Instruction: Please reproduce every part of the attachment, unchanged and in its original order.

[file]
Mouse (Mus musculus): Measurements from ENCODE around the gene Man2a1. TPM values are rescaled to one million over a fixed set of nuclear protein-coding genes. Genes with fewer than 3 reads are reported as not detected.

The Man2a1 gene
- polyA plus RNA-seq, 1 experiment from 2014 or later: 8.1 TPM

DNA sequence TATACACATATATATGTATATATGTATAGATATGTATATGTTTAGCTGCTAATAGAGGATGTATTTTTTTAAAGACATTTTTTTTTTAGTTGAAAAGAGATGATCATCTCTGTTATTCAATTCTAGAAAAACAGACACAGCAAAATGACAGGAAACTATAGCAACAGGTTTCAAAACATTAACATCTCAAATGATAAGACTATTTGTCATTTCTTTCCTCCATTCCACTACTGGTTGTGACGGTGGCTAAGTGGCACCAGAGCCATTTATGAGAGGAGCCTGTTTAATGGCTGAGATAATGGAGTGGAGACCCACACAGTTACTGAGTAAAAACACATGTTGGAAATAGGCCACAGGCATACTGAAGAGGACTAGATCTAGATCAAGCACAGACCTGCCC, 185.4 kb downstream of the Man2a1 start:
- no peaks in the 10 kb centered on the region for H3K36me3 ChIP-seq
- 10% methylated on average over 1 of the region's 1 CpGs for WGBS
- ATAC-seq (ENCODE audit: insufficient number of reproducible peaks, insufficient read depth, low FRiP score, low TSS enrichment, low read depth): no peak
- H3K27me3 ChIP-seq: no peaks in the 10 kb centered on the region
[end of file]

Mouse (Mus musculus): Measurements from ENCODE around the gene Man2a1. TPM values are rescaled to one million over a fixed set of nuclear protein-coding genes. Genes with fewer than 3 reads are reported as not detected.

The Man2a1 gene
- polyA plus RNA-seq, 1 experiment from 2014 or later: 8.1 TPM

DNA sequence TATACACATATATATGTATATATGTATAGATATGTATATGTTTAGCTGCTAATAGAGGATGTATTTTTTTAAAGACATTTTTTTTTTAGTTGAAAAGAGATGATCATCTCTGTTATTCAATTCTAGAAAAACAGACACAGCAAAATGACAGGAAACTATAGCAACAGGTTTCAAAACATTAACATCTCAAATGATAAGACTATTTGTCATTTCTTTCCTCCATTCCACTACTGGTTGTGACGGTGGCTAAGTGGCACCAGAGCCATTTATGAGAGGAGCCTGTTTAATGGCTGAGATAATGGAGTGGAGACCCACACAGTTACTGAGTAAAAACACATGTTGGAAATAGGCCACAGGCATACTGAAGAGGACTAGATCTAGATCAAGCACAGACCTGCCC, 185.4 kb downstream of the Man2a1 start:
- no peaks in the 10 kb centered on the region for H3K36me3 ChIP-seq
- 10% methylated on average over 1 of the region's 1 CpGs for WGBS
- ATAC-seq (ENCODE audit: insufficient number of reproducible peaks, insufficient read depth, low FRiP score, low TSS enrichment, low read depth): no peak
- H3K27me3 ChIP-seq: no peaks in the 10 kb centered on the region